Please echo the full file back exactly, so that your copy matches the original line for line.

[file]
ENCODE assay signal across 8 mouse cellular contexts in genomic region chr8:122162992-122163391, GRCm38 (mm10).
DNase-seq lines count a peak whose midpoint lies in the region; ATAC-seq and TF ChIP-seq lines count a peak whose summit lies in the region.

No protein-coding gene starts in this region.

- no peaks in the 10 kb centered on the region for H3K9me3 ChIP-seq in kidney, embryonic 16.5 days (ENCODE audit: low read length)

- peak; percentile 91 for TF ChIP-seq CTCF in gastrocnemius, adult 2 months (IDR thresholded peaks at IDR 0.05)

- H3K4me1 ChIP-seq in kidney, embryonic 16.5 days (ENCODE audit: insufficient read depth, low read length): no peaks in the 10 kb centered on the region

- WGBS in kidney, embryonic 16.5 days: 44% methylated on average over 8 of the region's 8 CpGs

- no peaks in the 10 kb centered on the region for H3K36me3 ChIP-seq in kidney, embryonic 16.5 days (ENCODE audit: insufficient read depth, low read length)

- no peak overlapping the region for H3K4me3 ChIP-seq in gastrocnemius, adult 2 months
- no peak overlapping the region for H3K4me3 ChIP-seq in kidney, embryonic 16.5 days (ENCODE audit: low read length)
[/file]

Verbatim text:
ENCODE assay signal across 8 mouse cellular contexts in genomic region chr8:122162992-122163391, GRCm38 (mm10).
DNase-seq lines count a peak whose midpoint lies in the region; ATAC-seq and TF ChIP-seq lines count a peak whose summit lies in the region.

No protein-coding gene starts in this region.

- no peaks in the 10 kb centered on the region for H3K9me3 ChIP-seq in kidney, embryonic 16.5 days (ENCODE audit: low read length)

- peak; percentile 91 for TF ChIP-seq CTCF in gastrocnemius, adult 2 months (IDR thresholded peaks at IDR 0.05)

- H3K4me1 ChIP-seq in kidney, embryonic 16.5 days (ENCODE audit: insufficient read depth, low read length): no peaks in the 10 kb centered on the region

- WGBS in kidney, embryonic 16.5 days: 44% methylated on average over 8 of the region's 8 CpGs

- no peaks in the 10 kb centered on the region for H3K36me3 ChIP-seq in kidney, embryonic 16.5 days (ENCODE audit: insufficient read depth, low read length)

- no peak overlapping the region for H3K4me3 ChIP-seq in gastrocnemius, adult 2 months
- no peak overlapping the region for H3K4me3 ChIP-seq in kidney, embryonic 16.5 days (ENCODE audit: low read length)